For this week’s workout, we sought the expertise of the reigning national champion, Bryan Fletcher, who won his second-straight title at U.S. Nordic Combined Championships last weekend in Park City, Utah.
The older of two brothers on the U.S. Nordic Combined Team, Fletcher led the championships jump on the large hill and held off his hard-charging teammate, Adam Loomis, in the 10-kilometer rollerski race for the win. Fletcher, 29, edged the 23-year-old Loomis by 5 seconds after starting 26 seconds ahead of him and beat his brother Taylor by 47 seconds after starting 1:04 before him. Loomis placed second and Taylor was third.
“Nationals last week was awesome,” Fletcher wrote in an email. “The comps were intense because the level was high and everyone had a shot at the podium. I was super stoked to feel the pressure the team put on me the whole time, there was no easy victory to be had.”
Loomis had a “career day,” he added and noted that Taylor’s jumping had improved as well.
“That made me nervous too because in most of our summer time trials he has beaten me by almost 2 minutes,” Bryan wrote. “I knew I need a good race to stand a chance.”
Heading into the 10 k rollerski at Soldier Hollow, Bryan focused on pacing — starting conservatively and skiing methodically and controlled throughout the race.
“I needed to have some in the tank for the sprint but the goal was not to let it come down to that,” he wrote. “Luckily the plan worked and I executed it to the best of my ability and came away with the victory. This was a huge relief for me after a long week of school finals, moving to a new apartment, and of course training for the competition.”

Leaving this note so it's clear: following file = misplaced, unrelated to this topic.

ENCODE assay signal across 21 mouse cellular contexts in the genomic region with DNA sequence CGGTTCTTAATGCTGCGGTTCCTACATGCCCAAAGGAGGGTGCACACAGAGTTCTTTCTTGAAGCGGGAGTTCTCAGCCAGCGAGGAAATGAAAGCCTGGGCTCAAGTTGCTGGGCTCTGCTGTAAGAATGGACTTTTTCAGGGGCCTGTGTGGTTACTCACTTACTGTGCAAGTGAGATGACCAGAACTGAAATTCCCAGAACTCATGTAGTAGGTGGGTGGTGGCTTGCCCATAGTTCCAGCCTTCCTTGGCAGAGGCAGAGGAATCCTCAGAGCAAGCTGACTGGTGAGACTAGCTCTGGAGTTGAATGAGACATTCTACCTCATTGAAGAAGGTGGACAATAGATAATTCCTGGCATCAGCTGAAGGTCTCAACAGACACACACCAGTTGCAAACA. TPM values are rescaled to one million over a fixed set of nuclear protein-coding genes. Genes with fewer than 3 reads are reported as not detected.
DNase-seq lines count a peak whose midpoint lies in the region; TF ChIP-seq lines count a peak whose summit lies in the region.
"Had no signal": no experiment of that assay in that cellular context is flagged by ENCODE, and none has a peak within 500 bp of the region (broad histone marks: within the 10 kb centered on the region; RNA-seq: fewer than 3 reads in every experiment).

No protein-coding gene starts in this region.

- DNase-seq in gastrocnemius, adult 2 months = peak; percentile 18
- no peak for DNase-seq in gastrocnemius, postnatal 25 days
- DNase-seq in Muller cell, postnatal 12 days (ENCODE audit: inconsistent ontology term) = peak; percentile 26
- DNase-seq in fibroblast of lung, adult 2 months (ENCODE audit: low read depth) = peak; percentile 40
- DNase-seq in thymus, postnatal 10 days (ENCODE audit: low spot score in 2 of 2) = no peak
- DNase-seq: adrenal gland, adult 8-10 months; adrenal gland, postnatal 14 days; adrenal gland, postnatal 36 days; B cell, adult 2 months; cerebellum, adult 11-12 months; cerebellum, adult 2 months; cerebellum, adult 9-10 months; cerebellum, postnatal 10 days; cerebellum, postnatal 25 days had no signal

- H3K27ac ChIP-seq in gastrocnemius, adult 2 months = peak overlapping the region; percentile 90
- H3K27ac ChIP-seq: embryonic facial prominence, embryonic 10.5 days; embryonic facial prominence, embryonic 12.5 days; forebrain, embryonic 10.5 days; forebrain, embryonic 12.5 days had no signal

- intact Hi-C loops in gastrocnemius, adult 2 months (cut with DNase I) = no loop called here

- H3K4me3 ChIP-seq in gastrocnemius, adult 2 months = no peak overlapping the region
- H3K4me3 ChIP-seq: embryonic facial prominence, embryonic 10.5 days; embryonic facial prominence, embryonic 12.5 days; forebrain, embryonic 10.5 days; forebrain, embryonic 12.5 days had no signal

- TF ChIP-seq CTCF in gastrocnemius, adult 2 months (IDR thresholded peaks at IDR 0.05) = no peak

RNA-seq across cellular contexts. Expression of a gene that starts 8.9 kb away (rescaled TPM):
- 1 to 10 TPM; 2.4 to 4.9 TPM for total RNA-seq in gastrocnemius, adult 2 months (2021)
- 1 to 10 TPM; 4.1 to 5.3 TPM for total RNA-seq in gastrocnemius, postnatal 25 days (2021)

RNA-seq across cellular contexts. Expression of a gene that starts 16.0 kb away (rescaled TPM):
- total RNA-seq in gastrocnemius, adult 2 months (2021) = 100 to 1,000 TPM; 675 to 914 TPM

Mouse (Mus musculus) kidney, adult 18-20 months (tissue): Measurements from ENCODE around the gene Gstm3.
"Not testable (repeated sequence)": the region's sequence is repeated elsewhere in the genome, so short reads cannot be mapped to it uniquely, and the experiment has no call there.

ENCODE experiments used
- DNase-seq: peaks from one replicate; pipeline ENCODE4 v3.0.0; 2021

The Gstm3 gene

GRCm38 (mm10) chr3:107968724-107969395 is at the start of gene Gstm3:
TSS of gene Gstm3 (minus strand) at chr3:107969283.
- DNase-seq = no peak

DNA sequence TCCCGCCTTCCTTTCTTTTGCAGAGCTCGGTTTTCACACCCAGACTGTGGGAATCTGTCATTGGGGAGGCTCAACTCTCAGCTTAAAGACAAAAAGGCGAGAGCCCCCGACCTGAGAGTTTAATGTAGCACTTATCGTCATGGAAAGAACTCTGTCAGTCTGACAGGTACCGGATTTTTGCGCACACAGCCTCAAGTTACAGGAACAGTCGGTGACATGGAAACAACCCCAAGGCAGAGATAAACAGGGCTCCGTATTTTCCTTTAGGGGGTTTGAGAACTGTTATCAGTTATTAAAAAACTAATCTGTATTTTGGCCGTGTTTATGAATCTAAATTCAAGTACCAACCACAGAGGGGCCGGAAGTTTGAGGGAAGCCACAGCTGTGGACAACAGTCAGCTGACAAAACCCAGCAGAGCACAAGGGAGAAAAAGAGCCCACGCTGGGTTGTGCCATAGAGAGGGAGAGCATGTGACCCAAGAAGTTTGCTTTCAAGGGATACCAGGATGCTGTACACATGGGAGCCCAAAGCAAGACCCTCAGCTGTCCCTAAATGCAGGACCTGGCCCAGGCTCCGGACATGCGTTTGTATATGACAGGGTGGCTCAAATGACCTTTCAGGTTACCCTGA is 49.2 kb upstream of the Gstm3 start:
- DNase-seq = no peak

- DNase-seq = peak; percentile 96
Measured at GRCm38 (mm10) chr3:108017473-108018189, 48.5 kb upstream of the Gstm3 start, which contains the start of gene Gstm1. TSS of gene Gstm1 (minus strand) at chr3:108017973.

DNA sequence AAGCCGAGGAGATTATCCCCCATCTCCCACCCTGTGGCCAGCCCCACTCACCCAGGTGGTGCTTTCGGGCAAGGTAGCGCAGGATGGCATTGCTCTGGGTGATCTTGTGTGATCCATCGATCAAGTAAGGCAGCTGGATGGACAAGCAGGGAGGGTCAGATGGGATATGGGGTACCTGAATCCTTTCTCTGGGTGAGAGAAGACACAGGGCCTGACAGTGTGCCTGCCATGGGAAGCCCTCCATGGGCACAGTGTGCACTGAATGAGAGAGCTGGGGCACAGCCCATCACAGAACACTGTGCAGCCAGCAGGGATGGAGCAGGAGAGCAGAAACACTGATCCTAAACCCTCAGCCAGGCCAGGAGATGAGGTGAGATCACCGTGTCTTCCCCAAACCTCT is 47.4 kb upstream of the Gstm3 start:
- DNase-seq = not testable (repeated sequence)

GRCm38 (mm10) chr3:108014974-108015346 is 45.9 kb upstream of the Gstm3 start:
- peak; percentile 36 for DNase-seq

In terms of how much a national title means to him, albeit on dry land, he explained he weighed the championships heavily.
“It’s a result a lot of people love hearing about, it adds validity to your resume as a career athlete to be a national champion,” he wrote. “I definitely put some pressure on myself to come away with the win and I am happy I was able to come through on that.”
For a workout he’d recommend, Fletcher picked out one increasingly used by road bikers, and one he assigns some of the athletes he coaches through the Hunter Allen Peaks Coaching Group.
“The cycling world cites the benefit is that it works on both your VO2 max zone and Threshold zone. Or Level 3/4 zone depending on what system you use,” he wrote. “This workout should be done once a month, probably in combination with normal threshold/threshold-plus work.”
The workout is designed for cyclists, but can be done skiing or running, too. “Just adjust the tempo to the corresponding exertion level,” Fletcher explained.
Warm Up: Start with a 20- 30 minute warm up. Include a few pick ups to no longer then a minute and space them out throughout the warm up.
– Start with 30 seconds at race pace (90% of max heart rate for the XC crowd) (150% of Functional Threshold Power* for you cyclists)
– Then 30 seconds at Level 2 (60% of max heart rate) or (50% of FTP cyclists)
– Keep this alternation of race pace/Level 2 up for 10 minutes.
– Take a 5 minute break and repeat for a total of 3 sets.
So in total you have, 3 x 10 minutes at 30 seconds on, 30 seconds off.
Cool down: 15-30 minutes at level 1-2 and don’t forget to do your dynamic stretching after!
*FTP or Functional Threshold Power: a term used by many cyclist and cycling coaches. I learned it through Peaks Coaching Group and it simply is the power you can sustain during a 1 hour max TT. This is a cyclist’s true threshold. Many people try to derive this average by only doing a 20 min power test and extrapolating it out to a threshold but often a cyclist has to take 5% of a 20 min test to get a true FTP.